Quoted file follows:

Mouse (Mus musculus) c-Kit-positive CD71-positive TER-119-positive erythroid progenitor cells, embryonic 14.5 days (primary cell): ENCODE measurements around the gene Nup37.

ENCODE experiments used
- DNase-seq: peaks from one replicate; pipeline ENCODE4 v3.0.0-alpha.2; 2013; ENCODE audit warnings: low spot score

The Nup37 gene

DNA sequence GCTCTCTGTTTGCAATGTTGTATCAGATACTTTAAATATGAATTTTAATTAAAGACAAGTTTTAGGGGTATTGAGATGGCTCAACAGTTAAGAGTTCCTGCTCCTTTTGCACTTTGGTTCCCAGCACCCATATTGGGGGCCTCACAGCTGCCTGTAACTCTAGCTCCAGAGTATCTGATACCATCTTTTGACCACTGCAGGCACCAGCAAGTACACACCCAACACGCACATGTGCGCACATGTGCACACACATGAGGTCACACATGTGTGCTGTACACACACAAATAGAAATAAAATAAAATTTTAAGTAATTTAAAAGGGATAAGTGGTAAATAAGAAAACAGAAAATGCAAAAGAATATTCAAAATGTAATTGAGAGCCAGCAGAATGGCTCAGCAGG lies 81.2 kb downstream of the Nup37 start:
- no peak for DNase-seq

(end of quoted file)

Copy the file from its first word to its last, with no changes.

Mouse (Mus musculus) c-Kit-positive CD71-positive TER-119-positive erythroid progenitor cells, embryonic 14.5 days (primary cell): ENCODE measurements around the gene Nup37.

ENCODE experiments used
- DNase-seq: peaks from one replicate; pipeline ENCODE4 v3.0.0-alpha.2; 2013; ENCODE audit warnings: low spot score

The Nup37 gene

DNA sequence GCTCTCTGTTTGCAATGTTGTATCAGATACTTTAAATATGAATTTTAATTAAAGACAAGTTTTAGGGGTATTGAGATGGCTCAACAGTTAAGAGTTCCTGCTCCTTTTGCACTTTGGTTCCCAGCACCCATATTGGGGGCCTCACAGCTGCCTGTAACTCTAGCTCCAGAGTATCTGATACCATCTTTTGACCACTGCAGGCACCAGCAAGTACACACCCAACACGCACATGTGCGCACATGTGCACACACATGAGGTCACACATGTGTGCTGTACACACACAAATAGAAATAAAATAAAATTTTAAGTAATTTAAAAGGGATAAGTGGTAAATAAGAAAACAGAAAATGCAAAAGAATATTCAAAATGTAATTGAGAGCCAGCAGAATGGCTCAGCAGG lies 81.2 kb downstream of the Nup37 start:
- no peak for DNase-seq